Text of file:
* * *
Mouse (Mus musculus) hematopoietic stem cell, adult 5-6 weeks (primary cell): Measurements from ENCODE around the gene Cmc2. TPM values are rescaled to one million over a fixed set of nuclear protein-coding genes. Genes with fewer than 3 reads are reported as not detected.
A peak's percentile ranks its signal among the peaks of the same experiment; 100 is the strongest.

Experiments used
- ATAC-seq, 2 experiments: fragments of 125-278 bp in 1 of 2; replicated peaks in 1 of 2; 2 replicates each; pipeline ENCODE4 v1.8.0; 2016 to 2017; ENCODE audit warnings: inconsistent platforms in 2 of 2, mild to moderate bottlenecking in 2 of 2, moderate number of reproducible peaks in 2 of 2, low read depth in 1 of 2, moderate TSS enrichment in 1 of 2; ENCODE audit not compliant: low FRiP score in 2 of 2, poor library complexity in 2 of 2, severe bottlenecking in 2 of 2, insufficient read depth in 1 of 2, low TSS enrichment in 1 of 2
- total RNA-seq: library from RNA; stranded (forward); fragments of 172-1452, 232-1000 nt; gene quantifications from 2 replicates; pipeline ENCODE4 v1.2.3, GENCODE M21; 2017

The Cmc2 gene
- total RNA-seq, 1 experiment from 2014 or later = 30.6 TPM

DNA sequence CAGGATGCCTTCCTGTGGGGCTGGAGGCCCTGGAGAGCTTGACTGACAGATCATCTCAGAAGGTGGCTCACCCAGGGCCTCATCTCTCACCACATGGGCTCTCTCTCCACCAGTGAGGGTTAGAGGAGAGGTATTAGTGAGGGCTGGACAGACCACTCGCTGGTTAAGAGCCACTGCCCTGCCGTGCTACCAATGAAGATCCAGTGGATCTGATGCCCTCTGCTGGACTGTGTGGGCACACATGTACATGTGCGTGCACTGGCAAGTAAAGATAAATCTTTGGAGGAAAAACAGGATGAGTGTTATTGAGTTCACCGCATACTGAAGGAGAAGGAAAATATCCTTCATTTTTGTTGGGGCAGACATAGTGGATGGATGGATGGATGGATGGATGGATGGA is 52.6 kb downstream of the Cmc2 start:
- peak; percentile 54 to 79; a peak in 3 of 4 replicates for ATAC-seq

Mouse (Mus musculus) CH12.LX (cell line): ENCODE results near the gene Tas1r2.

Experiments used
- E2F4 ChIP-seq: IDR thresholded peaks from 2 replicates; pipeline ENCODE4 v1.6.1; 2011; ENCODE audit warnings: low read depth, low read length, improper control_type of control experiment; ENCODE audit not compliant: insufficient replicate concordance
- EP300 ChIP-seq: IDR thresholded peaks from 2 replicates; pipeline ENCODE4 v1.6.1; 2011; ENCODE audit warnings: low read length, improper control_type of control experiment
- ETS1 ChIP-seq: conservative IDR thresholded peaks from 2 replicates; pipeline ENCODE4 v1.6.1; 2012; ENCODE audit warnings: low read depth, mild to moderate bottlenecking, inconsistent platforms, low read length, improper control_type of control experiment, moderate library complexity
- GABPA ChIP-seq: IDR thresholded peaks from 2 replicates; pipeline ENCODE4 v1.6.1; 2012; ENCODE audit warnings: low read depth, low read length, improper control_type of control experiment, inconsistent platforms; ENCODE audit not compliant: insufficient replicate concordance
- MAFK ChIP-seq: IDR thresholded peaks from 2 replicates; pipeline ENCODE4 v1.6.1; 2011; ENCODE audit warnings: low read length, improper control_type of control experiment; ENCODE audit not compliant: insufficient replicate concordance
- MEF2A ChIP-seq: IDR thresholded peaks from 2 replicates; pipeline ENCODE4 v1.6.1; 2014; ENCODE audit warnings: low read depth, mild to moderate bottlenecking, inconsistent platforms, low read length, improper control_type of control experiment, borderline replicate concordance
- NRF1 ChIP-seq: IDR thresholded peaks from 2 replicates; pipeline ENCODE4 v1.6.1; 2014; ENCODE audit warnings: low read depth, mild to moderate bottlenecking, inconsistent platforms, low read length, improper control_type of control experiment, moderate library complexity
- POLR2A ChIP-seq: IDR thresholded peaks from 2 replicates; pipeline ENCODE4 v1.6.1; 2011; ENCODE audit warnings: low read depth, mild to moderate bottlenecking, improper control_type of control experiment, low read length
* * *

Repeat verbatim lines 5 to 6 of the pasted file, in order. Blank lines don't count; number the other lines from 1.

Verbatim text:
- total RNA-seq: library from RNA; stranded (forward); fragments of 172-1452, 232-1000 nt; gene quantifications from 2 replicates; pipeline ENCODE4 v1.2.3, GENCODE M21; 2017

The Cmc2 gene